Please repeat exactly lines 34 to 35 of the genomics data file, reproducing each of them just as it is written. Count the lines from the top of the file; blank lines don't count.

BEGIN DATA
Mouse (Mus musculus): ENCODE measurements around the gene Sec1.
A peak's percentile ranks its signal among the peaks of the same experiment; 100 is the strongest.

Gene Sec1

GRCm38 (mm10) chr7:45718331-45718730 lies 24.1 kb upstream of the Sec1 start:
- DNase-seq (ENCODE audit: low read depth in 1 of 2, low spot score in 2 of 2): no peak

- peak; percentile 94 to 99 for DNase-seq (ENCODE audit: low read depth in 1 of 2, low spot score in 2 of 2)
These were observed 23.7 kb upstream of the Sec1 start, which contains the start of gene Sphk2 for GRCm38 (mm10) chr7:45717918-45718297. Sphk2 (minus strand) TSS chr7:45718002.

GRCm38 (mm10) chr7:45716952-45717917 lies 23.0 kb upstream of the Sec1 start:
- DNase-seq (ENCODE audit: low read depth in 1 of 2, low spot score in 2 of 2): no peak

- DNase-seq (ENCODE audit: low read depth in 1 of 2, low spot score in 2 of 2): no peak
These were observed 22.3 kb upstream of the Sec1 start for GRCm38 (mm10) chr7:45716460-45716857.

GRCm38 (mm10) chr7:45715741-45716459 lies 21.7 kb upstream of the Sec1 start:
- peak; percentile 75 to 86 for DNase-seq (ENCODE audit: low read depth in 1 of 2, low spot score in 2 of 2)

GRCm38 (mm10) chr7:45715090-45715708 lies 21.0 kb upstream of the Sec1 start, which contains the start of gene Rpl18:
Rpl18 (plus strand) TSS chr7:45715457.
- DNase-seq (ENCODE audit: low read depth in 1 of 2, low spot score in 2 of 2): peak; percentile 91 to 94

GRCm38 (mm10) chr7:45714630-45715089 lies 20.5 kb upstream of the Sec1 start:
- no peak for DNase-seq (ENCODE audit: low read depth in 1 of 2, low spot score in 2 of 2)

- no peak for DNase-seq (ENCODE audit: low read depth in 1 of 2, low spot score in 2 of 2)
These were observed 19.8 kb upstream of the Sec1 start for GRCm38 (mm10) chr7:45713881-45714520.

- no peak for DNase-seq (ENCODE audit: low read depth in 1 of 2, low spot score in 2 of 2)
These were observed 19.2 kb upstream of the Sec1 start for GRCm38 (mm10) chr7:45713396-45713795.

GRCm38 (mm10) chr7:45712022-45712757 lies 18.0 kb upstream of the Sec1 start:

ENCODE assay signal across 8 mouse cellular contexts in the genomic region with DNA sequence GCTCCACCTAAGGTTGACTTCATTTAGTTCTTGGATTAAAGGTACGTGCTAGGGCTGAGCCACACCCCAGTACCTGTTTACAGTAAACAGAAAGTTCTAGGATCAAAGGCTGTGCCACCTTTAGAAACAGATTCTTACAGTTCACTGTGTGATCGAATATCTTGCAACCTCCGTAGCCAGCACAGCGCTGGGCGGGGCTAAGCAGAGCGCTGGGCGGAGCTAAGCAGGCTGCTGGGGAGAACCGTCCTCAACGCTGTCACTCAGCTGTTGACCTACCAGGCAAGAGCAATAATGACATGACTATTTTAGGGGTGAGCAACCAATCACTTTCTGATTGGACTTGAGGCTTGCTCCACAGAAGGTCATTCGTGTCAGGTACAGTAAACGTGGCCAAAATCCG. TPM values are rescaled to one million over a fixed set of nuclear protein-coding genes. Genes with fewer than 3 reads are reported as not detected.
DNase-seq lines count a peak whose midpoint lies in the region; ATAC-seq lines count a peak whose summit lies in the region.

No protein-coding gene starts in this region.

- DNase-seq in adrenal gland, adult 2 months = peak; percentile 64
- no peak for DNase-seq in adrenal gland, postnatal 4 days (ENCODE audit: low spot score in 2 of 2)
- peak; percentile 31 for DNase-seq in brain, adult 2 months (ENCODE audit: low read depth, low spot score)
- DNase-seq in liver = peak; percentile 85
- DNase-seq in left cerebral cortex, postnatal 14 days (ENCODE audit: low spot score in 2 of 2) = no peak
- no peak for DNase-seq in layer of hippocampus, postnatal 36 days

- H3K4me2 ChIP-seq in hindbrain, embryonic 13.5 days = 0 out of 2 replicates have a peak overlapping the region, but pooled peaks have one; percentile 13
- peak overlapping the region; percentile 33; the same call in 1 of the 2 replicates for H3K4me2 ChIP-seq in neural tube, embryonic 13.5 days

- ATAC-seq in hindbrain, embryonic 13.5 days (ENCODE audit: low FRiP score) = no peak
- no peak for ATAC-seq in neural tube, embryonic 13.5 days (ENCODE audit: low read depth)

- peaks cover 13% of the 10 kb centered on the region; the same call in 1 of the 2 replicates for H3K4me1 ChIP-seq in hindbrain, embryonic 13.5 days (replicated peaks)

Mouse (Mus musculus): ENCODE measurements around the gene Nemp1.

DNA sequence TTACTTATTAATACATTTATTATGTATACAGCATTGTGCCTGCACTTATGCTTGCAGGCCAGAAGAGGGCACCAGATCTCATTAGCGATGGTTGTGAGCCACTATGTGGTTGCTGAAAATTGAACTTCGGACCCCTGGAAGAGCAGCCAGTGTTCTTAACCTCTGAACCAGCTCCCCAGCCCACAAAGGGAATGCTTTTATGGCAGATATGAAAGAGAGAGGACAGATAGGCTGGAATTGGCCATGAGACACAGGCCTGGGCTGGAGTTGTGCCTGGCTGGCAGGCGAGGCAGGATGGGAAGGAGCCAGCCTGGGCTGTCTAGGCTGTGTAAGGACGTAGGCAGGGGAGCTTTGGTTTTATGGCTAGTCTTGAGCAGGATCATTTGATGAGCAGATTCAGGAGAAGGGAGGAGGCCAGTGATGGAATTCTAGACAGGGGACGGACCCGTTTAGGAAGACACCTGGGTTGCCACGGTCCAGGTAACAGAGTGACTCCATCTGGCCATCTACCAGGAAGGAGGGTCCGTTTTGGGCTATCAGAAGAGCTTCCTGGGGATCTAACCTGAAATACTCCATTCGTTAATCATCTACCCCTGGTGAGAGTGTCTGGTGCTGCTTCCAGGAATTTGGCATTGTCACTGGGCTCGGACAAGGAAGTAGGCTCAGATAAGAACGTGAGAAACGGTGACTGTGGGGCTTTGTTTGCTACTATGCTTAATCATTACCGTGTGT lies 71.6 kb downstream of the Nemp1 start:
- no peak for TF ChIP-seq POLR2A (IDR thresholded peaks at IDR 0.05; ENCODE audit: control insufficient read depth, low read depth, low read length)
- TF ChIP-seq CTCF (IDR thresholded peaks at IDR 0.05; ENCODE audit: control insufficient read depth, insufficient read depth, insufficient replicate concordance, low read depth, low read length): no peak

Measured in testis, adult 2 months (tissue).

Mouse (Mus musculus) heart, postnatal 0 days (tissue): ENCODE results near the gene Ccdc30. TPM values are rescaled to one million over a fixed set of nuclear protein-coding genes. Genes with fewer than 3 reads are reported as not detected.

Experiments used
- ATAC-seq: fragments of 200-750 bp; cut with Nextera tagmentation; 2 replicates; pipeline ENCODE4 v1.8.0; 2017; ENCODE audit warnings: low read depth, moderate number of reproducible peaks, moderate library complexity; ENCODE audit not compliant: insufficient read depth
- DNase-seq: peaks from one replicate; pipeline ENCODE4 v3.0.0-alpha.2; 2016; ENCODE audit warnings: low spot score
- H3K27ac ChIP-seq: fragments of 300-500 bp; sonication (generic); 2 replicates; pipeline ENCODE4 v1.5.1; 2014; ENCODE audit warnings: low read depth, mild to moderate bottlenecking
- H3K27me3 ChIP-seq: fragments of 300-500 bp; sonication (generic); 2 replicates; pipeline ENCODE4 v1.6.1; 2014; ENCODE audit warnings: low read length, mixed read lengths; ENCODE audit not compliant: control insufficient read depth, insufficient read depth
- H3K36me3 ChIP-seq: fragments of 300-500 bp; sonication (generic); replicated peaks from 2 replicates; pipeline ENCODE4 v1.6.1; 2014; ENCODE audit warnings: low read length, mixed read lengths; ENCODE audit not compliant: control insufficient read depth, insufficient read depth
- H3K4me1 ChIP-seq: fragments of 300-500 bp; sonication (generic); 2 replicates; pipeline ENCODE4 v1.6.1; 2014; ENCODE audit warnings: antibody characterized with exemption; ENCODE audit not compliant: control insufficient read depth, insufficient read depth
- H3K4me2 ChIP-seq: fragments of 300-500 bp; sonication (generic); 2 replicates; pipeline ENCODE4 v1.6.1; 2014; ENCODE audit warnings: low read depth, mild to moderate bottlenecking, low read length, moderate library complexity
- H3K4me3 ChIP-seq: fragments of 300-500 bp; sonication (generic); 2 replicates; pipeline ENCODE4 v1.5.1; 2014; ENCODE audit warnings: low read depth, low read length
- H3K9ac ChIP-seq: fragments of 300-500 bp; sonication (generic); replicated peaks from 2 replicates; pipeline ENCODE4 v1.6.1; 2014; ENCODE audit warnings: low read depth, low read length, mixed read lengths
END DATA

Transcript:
- peak overlapping the region; percentile 33; the same call in 1 of the 2 replicates for H3K4me2 ChIP-seq in neural tube, embryonic 13.5 days

- ATAC-seq in hindbrain, embryonic 13.5 days (ENCODE audit: low FRiP score) = no peak